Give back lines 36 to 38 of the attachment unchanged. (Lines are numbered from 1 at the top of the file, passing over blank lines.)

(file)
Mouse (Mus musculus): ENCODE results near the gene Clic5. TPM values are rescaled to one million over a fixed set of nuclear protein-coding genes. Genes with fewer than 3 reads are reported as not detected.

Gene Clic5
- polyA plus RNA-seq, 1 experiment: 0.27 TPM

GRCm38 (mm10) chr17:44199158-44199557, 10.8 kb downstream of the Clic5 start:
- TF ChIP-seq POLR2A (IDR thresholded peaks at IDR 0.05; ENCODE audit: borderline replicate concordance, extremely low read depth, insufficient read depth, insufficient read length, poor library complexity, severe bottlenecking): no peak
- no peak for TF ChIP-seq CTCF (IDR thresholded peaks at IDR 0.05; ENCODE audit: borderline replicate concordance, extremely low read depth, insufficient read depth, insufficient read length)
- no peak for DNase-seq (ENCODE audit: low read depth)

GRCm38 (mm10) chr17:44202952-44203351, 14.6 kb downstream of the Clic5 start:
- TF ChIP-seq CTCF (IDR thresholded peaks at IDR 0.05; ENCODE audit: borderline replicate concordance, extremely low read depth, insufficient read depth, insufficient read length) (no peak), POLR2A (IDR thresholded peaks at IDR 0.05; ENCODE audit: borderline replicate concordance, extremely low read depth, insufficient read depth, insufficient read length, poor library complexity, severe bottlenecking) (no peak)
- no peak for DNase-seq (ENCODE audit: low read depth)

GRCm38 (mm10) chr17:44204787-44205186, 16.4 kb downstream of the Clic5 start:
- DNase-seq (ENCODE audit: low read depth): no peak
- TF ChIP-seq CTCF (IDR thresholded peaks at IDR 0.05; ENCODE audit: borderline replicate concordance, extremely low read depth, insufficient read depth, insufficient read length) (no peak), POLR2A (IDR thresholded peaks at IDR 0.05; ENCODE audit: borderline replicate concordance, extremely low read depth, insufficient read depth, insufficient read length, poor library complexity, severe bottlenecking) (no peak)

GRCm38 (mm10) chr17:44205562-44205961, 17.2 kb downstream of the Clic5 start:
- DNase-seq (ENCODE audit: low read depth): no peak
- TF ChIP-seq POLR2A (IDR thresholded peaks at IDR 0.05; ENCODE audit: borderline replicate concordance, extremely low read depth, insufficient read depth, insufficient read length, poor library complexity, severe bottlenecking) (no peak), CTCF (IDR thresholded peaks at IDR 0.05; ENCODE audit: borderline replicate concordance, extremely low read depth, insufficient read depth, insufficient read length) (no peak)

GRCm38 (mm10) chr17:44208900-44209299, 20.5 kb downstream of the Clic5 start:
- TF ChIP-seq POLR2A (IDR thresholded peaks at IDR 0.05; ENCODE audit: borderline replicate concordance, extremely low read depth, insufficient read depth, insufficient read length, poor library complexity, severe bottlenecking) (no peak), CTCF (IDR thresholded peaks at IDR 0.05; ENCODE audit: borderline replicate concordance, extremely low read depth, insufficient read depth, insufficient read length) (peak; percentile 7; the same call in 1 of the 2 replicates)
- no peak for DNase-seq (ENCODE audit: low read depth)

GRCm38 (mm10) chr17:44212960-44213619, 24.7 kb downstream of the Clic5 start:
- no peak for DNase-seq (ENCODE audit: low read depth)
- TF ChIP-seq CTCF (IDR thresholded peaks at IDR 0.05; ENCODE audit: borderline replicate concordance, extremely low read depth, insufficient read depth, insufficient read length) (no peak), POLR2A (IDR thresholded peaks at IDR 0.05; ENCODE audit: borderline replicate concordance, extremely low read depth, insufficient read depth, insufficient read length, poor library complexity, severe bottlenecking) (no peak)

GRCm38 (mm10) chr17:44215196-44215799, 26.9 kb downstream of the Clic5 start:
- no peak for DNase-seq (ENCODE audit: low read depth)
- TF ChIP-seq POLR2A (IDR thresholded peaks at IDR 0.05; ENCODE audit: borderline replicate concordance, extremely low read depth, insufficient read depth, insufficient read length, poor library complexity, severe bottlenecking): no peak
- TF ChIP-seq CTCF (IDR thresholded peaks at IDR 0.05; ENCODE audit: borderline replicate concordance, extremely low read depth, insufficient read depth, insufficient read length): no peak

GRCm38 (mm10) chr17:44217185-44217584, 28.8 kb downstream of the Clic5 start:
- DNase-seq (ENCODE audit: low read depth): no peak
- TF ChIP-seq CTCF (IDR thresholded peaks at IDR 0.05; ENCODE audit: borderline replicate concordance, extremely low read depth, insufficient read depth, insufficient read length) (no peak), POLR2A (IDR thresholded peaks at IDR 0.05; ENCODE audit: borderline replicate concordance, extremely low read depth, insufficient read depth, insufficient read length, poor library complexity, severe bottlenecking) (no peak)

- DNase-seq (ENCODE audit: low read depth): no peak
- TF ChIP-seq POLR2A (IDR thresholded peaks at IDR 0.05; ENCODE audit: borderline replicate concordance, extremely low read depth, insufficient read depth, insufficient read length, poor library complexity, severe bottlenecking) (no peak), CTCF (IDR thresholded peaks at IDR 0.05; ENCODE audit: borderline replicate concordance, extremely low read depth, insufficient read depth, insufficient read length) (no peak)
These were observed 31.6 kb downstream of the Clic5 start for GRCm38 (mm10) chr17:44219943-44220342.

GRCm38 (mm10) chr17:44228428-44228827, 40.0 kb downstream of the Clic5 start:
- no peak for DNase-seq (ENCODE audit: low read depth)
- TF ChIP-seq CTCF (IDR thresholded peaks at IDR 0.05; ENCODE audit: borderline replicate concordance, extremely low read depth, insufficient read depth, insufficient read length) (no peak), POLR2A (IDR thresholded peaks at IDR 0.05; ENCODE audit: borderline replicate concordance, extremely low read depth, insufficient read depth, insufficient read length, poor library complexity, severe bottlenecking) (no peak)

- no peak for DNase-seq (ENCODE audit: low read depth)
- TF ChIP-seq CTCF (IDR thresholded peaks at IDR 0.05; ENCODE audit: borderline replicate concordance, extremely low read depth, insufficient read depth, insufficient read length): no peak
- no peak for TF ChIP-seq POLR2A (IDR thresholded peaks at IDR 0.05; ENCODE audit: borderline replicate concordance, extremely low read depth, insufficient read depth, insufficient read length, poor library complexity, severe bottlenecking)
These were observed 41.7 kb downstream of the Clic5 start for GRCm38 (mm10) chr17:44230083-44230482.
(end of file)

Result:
- no peak for DNase-seq (ENCODE audit: low read depth)
- TF ChIP-seq CTCF (IDR thresholded peaks at IDR 0.05; ENCODE audit: borderline replicate concordance, extremely low read depth, insufficient read depth, insufficient read length): no peak
- no peak for TF ChIP-seq POLR2A (IDR thresholded peaks at IDR 0.05; ENCODE audit: borderline replicate concordance, extremely low read depth, insufficient read depth, insufficient read length, poor library complexity, severe bottlenecking)